100 Years Ago
July 22, 1914
Although there have been various delays of a day or weeks aggregating in all a month, because of the inability to secure prompt shipments of material for the building, it was declared yesterday that the administration building of Hood College would be under roof sometime in October.
The traffic of engines, hauling threshing outfits over the county, have damaged the State roads in Frederick county and other counties of the State to the extent of thousands of dollars. Yesterday C.A. Tenney, resident engineer of Frederick county and part of Washington county had a conference wit the Good Roads Commission and he was given instructions to arrest every man that appeared on a State road in his section with a cleated engine. "The Good Roads Commission is going to insist on prosecution — and I am going to swear out the warrants," said Engineer Tenney.
Another tragedy was averted early Sunday morning near Myersville, when a big passenger car of the Hagerstown and Frederick Railway Company was stopped just a few feet from where Russell Shank of near Myersville, lay on the tracks in what the conductor and motorman termed a "drunken stupor." Had it not been for the coolness and presence of mind of the motorman, R. W. Stephey, who was running the car at a high rate of speed, Shank would have been ground beneath the wheels of the car.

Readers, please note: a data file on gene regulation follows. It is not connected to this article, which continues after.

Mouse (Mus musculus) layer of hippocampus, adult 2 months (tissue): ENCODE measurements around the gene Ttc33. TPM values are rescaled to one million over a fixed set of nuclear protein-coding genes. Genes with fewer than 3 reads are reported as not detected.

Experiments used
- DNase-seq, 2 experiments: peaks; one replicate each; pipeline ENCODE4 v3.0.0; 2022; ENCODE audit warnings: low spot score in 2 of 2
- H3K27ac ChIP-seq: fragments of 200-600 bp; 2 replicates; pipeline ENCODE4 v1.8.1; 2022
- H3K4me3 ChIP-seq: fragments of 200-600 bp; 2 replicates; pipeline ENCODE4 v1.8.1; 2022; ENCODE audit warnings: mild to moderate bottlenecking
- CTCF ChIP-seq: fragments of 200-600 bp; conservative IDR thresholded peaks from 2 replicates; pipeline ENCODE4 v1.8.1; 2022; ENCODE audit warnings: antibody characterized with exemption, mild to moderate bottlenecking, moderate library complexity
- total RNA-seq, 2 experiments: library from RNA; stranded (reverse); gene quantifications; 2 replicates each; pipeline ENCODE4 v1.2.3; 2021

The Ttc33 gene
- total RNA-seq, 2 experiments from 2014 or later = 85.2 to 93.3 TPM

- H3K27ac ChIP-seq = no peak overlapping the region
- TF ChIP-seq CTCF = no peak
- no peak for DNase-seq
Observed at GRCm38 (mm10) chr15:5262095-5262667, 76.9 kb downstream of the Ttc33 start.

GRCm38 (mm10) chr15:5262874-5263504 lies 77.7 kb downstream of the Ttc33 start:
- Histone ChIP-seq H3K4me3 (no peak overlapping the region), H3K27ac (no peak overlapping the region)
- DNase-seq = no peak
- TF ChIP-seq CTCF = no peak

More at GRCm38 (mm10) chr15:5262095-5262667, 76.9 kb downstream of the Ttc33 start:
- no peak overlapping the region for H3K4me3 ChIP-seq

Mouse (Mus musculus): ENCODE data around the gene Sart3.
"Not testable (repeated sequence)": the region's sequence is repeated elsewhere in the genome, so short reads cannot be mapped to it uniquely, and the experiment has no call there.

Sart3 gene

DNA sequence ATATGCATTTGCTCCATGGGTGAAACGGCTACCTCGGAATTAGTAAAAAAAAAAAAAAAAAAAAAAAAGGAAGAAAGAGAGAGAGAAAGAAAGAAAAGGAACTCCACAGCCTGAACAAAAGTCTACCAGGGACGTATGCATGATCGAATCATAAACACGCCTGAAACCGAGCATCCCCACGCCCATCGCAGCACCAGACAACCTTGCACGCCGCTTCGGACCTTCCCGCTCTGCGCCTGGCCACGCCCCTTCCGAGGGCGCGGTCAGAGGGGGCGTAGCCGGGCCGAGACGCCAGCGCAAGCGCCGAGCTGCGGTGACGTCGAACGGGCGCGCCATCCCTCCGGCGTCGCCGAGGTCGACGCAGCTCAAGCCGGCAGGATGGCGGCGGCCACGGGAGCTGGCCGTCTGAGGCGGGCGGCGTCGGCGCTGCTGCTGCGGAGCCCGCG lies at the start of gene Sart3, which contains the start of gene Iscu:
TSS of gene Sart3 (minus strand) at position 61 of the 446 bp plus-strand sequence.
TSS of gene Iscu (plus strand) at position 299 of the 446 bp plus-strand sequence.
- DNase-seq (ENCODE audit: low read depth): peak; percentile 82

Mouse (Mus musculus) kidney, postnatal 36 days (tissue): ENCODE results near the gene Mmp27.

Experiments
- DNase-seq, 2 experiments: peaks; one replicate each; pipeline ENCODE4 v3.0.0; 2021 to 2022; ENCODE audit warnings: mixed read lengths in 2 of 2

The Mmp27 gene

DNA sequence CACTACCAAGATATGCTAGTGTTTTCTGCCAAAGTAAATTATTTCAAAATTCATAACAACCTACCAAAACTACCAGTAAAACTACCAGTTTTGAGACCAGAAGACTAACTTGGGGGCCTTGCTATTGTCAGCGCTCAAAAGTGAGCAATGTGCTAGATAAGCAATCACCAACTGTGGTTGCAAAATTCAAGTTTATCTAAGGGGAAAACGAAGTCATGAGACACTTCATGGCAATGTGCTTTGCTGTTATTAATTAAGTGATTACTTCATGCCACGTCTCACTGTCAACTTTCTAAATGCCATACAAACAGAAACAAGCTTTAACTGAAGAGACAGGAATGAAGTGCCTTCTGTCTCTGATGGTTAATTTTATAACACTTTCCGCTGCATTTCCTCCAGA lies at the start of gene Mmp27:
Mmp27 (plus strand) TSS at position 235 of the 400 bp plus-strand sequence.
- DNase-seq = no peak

50 Years Ago
July 22, 1964
Karl S. Manwiller Jr., supervisor of secondary education for the Frederick County school system, explained on Tuesday the local efforts of a State School Board ruling increasing the number of credits needed for high school graduation. The new ruling will not go into effect until the graduating class of June, 1966, and that a large number of the graduates from Frederick County high schools already have the 18 credits which will be required for all high school graduates in Maryland at that time.
Visitors to Gambrill State Park this past week have probably noticed a group of ordinary-looking young boys clearing trails and cleaning up the picnic area. But these boys are not ordinary. They are juvenile delinquents, part of a pilot project to see if they can be rehabilitated and can become good citizens.
No leads have been found in the six breakings and enterings which have occurred in the city in the past five days, City Police said last night. The latest thefts include an electric typewriter stolen from the County Planning and Zoning Office some time early Tuesday morning and finding a florist shop was entered. Approximately $2 in cash was stolen from Margaret's Florist Shop located on W. Patrick St.
20 Years Ago
July 22, 1994
Sometimes travelers return home with more than a tan and happy memories. Packed among the dirty laundry in their suitcases my be hotel ashtrays, sheets, pillowcases and towels. Lots and lots of times it's towels. Doug Vought, general manager of the FSK-Holiday Inn, said at his inn with 155 rooms, he figures replacing stolen linen cost about $7,500 a year. One of the biggest slaps in the face came the day they discovered a dozen king-sized bedspreads had been swiped.
The Frederick City Board of Aldermen voted 3 to 2 on Thursday to loan $11,363 to the proposed ice rink of Md. 26 as part of a plan to underwrite a state loan for the facility, which is under construction now.
The Frederick City Board of Aldermen voted unanimously on Thursday to approve a new retirement agreement with the Frederick City Police Fraternal Order of Police. The vote earned a standing ovation from the more than 100 police officers and family members who attended the meeting. A few were choked up as they hugged and congratulated each other outside the aldermen's meeting room. The agreement lowers from 25 to 22 the number of years an officer must serve before eligible for retirement.